.

Homegrown Produce: Summer's Challenge in Thirsty Altadena

How some local backyard gardeners keep fruit trees and vegetables thriving through the hot months ahead.

Just because we’re heading, inevitably, towards the triple-digits any week now, that doesn’t mean we can take a break from gardening and rest on our laurels -- or basil or tomatoes.

Sure, if we did a reasonable amount of homework this past spring, then we might be gazing at some respectable, perhaps even impressive, results from the usual fruit and vegetable suspects, but they still have to survive the dog days of August and beyond.

I asked Gail Murphy, founder of the Altadena backyard produce exchange RIPE, for a few tips on nursing edible plants through summer’s heat. She was kind enough to call a virtual RIPE round table of dedicated gardeners to help with the answers.

As you’ll see, each gardener has his or her own method. But if you’re having difficulty keeping a sufficient level of moisture in the soil (and why be cagey, I’m having great difficulty with that, and it’s not even hot yet), here are some techniques to try.

  • I water in the early morning, usually with a bubble attachment, and move it to the next root system every 20 minutes.  I do this one to two times a week.
  • Watering is stepped up from every four days to every three, my wife hand waters a lot more (takes up too much of her time). Mulching has helped, especially with newer trees.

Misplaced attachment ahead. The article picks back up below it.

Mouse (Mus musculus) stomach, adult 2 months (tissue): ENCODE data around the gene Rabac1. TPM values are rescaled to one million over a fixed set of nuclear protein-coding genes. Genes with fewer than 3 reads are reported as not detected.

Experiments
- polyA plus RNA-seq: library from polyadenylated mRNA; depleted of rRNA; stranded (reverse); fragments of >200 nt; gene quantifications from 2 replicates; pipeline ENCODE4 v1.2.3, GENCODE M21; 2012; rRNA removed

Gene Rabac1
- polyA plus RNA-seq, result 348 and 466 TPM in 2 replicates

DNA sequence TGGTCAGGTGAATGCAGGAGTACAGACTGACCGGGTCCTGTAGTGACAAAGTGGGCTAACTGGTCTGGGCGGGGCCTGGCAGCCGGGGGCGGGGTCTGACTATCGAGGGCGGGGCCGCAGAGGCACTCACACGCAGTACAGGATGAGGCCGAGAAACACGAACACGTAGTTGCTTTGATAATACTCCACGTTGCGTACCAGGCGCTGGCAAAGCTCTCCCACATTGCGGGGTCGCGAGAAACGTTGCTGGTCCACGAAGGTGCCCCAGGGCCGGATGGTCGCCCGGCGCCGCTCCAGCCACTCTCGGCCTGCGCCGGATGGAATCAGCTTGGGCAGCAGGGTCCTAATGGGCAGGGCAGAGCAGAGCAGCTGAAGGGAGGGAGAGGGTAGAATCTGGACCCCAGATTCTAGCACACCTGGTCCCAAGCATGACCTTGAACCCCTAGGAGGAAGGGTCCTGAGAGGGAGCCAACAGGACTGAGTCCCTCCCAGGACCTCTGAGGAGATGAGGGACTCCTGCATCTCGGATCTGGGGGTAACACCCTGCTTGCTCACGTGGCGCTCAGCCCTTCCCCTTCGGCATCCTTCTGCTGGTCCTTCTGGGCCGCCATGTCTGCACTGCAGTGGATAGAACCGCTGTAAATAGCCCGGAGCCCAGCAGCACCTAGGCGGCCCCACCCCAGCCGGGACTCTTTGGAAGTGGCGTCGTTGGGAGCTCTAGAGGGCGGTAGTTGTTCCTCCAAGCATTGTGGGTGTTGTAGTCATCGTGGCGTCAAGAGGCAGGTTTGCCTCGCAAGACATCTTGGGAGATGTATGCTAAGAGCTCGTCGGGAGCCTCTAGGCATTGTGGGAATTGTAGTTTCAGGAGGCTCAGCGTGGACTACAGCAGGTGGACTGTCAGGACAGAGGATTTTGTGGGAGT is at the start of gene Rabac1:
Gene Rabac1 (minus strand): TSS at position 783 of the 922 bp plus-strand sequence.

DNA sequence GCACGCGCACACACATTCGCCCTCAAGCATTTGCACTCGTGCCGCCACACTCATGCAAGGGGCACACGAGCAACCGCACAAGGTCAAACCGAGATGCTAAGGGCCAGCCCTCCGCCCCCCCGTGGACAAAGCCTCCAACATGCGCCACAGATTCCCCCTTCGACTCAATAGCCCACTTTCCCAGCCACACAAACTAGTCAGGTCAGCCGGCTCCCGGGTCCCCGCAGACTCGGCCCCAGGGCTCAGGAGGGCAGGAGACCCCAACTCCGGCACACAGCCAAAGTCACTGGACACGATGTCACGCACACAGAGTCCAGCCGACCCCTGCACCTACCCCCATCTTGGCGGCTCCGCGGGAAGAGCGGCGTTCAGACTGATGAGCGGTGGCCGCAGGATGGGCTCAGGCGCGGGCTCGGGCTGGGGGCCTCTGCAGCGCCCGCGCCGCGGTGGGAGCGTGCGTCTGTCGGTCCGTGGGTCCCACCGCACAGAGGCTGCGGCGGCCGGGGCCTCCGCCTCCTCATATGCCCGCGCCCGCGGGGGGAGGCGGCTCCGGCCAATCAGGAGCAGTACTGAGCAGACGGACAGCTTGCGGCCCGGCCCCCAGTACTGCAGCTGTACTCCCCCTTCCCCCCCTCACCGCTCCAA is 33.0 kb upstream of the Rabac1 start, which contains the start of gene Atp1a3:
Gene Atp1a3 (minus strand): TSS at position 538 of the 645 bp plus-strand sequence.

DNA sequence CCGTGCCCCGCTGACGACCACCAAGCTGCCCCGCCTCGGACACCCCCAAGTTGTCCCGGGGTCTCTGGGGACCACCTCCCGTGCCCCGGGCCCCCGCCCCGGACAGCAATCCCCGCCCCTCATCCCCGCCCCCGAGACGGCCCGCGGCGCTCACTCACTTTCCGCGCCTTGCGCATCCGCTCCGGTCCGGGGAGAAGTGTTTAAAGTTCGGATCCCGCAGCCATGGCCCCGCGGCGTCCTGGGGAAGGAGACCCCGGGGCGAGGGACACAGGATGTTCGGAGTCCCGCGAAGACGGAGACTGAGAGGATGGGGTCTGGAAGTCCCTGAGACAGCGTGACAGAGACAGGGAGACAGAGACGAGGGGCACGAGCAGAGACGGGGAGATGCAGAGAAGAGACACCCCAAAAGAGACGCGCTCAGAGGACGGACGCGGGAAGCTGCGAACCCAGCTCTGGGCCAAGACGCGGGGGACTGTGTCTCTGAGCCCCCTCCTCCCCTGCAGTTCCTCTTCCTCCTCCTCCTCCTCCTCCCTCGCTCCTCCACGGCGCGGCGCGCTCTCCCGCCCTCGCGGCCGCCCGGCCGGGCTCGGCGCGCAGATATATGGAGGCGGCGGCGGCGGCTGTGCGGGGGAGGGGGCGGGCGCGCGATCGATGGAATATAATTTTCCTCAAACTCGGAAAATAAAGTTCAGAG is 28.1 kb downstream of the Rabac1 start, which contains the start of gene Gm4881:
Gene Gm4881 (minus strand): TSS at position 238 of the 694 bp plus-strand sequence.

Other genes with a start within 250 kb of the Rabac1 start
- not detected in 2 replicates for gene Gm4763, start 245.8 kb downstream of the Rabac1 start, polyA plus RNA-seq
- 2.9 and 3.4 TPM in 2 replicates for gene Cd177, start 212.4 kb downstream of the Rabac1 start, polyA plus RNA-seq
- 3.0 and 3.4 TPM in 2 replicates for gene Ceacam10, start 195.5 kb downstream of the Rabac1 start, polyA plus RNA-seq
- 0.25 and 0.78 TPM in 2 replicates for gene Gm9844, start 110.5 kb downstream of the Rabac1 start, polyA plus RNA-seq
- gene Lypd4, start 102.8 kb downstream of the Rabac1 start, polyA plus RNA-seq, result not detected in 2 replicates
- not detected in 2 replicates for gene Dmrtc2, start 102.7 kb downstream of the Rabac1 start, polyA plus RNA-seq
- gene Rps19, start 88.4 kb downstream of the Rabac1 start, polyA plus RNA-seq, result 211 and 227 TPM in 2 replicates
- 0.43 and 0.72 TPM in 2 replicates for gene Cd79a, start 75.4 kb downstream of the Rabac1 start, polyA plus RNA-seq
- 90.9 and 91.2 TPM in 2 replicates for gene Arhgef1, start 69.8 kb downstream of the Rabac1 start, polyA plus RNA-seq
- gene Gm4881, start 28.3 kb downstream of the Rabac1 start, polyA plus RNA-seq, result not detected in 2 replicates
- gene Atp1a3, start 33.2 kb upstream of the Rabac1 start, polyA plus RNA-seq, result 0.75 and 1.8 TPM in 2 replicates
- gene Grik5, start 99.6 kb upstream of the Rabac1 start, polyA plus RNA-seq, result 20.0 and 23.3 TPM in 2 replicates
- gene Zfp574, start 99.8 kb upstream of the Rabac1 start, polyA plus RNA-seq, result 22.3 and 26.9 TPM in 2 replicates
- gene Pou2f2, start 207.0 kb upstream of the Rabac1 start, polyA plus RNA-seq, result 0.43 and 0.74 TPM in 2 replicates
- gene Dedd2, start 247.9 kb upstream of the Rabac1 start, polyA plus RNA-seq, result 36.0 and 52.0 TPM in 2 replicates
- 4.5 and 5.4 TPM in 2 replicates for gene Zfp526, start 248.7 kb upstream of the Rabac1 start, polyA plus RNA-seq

• I water for about six minutes in the morning and just before sunset with a spray nozzle.  I have two plots. One is 5 x 20' and the other is 3 x 10'.  I use the French Biodynamic method of laying out the plants, digging, and fertilizing.
  • I use shade cloth -- orchard cloth or a simple beach umbrella; then early morning watering daily and sometimes evening too.
  • During hot weather periods, I water: mature fruit tree about every two weeks; 0-3 year old fruit trees about once a week; vegetables, about twice a week.
  • All of our vegetable beds are on automatic sprinklers (multiple zones) and are watered in the early morning.  We vary the schedule depending on the heat level and plant.  Everything is heavily mulched.  We do not use shade cloth, however, I do plant some crops in part shade (greens, carrots, some herbs) which allows them to last a bit longer in the heat.
  • I hand water in the evening and have a really thick layer of mulch everywhere.

And the following suggestions are from Altadena’s amateur botanist, backyard farmer, heirloom seed-saver, Christina Wenger. When she shows up for the RIPE produce swaps, it's generally with a little red wagon full of produce in tow. We’ll visit her fruit and vegetable gardens tomorrow and Wenger will share some simple and not-so-simple ideas for increasing backyard yields.

  • I water in morning or evening--veggie beds two times a week on a soaker hose with some hand watering in between for the thirsty plants. I have mulched and I have not mulched. This year, I'm not mulching because last year, my thick mulch--which did hold water well--led to an infestation of some nasty bugs. I don't use shade cloth except when I'm transplanting. All but one of my veggie beds are sunken, not raised, to hold water better, and they are lined with hardware cloth to keep the gophers out. My youngish (two-three years old) get water on a drip once or twice a week, depending on the weather. My few mature fruit trees live off water they glean from the veggie beds. I don't consciously water them.

Boards

More »
Got a question? Something on your mind? Talk to your community, directly.
Note Article
Just a short thought to get the word out quickly about anything in your neighborhood.
Share something with your neighbors.What's on your mind?What's on your mind?Make an announcement, speak your mind, or sell somethingPost something
See more »